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Breaking down vehicle scanning

Wednesday, March 1, 2017 - 08:00
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Advanced electric technology: the final frontier. These are the voyages of the starship Collision Repair. Its five-year mission: to explore strange new OEM procedures, seek out the proper, accurate and correct OEM repair information, learn that diagnosis is the singularly most important aspect of estimating and to boldly go and raise the repair education level and awareness to where no man has gone before…

Things we saw and heard mentioned in Lost in Space, Star Trek, Battlestar Galactica, and Star Wars are now becoming a reality not of space travel, but of land travel. Every day automobiles are now acting like the space craft we watched in TV shows and movies when many of us were children. The features that used to be so far advanced and exclusive to high-end luxury vehicles can now be found as standard equipment in most of today’s economical vehicles.

The electronic computer-controlled systems in vehicles are some of the most highly advanced and reliable systems we have ever seen, but they are also one of the most misunderstood in the industry. These modules or microprocessors are generally referred to as an Electronic Control Module (ECM.  Like any computer component, these ECMs sometimes need updates and/or relearning; to do this, you need to first scan the system. There can be anywhere from 40 to 100 computer controls to operate, communicate and in some cases, record information about the operation of a system or systems that can be used later for diagnosis. Over the past few years, understanding how vehicle systems operate and how to diagnose them has never been more important. Adaptive Cruise/Distronic Cruise Control, Adaptive Light Control (turning or curve lighting), Advanced Anti-Lock Braking Systems (autonomous braking), Automatic Parking, Navigation System/GPS and Up-To-Date Traffic Information, Automotive Night Vision/Heads Up Display, Blind Spot Detection/Blind Spot Monitor, Collision Avoidance/Pre-Crash System/Pre-Collision Assist, Crosswind Stabilization, Driver Drowsiness Detection/Driver Monitoring Systems, Electronic Brake Distribution, Emergency Driver Assistant, Electronic Stability Control, Electric Vehicle Warning Sounds (used in hybrids and plug-in electric vehicles), Forward Collision Warning, Glare-Free High Beam/Pixel Lighting/LED Lighting, Hill Descent Control, Intelligent Speed Adaptation/Intelligent Speed Advice, Intersection Assistant, Lane Assist System/Lane Change Assistance/Lane Departure Warning System, Park Assist System/Parking Sensor, Pedestrian Protection System, Rain Sensor, Speed Assist Systems, Surround View System/All Around Camera, Traction Control Systems, Traffic Sign Recognition (Autonomous), Turning Assistant, Vehicular Communication Systems, and Wrong-Way Driving Warning to name a few, but still not all, of the computerized systems found in many vehicles today. I intentionally left off two important system components — Supplement Restraint System (SRS) Occupant Weight Detection Systems (OWS) or Classification Systems (OCS), and Back-Up Camera Systems, which we will discuss later in this article.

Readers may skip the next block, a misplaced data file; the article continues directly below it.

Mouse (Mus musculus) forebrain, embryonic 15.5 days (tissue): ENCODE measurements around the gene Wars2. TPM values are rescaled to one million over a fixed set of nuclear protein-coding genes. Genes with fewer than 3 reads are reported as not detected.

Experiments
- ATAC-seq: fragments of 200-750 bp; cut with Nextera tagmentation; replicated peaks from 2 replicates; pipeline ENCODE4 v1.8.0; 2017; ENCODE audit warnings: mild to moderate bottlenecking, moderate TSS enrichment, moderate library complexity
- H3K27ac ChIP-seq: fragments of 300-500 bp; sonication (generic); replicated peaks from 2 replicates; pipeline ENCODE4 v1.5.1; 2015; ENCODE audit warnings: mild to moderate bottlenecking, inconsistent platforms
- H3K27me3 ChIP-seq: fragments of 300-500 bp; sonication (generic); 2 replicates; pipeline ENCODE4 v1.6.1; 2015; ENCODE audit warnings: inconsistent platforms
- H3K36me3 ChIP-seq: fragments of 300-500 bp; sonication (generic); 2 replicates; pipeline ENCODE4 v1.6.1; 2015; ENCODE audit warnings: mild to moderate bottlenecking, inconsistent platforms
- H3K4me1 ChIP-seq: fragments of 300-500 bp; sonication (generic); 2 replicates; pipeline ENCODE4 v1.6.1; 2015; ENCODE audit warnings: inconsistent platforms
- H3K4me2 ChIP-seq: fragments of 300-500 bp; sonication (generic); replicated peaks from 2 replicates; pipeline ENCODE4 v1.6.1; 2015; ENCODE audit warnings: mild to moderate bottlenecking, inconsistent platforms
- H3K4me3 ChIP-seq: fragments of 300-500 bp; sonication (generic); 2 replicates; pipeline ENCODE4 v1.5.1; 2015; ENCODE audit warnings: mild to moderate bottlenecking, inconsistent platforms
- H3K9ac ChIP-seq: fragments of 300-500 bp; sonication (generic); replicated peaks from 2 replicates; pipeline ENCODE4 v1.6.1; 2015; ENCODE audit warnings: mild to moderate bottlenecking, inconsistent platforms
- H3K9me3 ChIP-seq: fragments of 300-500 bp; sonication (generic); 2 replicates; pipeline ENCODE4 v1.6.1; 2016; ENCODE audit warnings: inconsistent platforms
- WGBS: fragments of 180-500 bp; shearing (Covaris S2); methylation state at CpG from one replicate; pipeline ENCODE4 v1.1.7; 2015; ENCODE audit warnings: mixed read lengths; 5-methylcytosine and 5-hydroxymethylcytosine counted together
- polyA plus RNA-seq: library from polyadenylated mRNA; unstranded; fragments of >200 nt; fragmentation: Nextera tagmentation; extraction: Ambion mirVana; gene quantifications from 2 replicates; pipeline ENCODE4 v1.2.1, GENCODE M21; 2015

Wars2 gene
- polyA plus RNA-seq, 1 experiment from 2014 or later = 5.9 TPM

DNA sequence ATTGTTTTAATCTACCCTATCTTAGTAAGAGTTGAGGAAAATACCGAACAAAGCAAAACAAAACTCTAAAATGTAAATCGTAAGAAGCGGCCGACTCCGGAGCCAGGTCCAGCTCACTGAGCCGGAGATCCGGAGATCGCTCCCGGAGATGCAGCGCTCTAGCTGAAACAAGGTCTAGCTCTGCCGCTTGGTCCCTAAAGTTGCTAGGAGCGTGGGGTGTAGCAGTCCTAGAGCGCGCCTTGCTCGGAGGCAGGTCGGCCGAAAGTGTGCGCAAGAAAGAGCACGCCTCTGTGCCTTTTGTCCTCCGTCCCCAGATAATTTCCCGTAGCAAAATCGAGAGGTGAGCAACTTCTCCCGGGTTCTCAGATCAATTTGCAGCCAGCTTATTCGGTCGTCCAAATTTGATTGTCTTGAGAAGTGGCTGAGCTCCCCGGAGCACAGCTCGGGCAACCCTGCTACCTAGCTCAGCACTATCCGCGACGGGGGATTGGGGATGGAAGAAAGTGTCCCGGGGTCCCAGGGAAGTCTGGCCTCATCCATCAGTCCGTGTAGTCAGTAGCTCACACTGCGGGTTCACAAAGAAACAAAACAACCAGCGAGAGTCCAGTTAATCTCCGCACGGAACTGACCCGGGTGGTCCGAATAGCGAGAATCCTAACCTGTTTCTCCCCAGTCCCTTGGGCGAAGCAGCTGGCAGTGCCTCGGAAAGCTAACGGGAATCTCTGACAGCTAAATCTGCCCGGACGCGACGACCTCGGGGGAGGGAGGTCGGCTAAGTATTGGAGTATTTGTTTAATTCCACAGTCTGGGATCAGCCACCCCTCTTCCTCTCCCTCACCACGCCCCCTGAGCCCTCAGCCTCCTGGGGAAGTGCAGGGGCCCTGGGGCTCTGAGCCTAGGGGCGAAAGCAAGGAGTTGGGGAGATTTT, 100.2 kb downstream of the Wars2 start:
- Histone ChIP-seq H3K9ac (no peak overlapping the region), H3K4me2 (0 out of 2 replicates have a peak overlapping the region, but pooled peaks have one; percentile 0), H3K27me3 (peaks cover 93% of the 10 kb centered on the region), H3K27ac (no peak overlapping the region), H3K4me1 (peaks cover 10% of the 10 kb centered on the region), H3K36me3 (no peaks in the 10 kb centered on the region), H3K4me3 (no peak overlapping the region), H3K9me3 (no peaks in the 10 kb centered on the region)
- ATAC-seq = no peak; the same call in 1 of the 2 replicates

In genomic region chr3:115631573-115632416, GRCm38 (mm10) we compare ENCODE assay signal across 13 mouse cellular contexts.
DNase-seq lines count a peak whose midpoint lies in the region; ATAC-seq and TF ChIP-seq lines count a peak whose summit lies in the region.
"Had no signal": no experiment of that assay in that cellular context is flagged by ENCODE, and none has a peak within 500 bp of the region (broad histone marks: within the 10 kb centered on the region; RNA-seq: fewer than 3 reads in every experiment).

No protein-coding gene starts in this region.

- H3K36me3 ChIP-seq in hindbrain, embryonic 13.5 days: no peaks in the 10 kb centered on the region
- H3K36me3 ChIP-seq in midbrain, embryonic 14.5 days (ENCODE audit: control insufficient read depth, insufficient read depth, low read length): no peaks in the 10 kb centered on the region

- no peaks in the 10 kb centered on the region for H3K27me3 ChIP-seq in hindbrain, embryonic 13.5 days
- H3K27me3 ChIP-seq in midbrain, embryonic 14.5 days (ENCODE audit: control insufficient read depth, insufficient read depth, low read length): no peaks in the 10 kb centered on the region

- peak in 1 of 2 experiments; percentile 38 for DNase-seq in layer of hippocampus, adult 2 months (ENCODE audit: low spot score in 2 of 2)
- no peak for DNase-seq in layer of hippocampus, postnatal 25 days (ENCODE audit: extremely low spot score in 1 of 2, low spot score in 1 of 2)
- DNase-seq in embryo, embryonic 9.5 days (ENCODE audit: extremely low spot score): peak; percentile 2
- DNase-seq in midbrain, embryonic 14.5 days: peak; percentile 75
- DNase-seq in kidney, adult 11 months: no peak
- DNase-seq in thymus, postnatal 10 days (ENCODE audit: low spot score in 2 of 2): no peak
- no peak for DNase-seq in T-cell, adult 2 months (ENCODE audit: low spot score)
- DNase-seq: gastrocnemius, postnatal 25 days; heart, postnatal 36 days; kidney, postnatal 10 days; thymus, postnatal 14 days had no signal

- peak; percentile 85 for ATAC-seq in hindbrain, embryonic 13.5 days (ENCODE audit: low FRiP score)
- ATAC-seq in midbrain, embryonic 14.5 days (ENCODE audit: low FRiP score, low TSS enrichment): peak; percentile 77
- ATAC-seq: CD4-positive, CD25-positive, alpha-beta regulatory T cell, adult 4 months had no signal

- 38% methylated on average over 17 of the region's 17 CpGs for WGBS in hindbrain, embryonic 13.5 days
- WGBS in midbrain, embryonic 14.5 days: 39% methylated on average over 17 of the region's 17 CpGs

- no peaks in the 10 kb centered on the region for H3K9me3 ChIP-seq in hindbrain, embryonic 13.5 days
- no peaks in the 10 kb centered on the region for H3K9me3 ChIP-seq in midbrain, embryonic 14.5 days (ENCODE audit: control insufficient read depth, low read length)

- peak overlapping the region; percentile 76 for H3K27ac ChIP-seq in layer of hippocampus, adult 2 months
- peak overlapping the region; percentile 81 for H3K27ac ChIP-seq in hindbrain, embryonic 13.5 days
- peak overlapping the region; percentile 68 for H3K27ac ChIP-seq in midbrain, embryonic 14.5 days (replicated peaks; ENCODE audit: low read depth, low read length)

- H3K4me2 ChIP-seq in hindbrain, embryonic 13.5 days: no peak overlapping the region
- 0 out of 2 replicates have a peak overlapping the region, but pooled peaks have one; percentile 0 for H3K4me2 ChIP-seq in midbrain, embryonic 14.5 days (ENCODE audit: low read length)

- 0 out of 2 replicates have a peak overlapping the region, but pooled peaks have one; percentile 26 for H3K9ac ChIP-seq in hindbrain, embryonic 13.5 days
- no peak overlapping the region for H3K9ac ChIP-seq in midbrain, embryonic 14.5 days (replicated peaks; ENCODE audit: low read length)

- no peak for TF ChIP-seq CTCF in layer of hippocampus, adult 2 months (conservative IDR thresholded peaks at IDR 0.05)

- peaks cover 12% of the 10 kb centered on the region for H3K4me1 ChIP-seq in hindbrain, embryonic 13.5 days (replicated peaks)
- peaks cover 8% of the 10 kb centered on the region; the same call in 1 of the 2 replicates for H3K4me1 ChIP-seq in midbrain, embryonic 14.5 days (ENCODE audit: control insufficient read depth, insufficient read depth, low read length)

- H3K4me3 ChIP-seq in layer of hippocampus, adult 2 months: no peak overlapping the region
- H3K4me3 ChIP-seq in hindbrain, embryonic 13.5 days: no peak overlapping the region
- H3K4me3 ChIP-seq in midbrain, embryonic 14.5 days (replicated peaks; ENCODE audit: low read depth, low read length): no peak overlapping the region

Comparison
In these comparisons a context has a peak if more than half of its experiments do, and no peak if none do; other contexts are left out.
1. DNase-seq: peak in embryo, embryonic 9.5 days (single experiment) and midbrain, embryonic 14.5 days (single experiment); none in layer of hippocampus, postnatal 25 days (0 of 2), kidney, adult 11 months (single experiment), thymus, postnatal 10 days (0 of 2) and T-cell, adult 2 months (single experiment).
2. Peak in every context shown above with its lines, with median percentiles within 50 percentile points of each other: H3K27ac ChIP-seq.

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Technicians have utilized scanners for the past 25 years to not only determine what is or is not operating properly, but also to reset or relearn systems as an alternative to going to the dealer for service. Techs rely on scanners to be able to perform their jobs and accurately determine the root cause of the problem or narrow down the problem by eliminating systems that are performing properly.

Some in collision repair and the insurance industry have been slow to embrace scanning vehicles, but that is all about to change. Mechanical diagnostic flow charts and procedures are written by the engineers based on the idea that a component failed because of longevity of use or electrical failure and not because of collision damage. Most times in service repair an electrical component failure is either because the component ran its life or some sort of re-engineering repair is needed, which is generally very noticeable. You know the type — an errand wire running from the fuse box to the component. But for collision repairers the component failure is generally a direct result of the collision event. When a vehicle involved in a collision event arrives at the repair facility, one of the first things the damage assessor or technician should do during the blueprinting/triage is to perform a scan of the vehicle systems.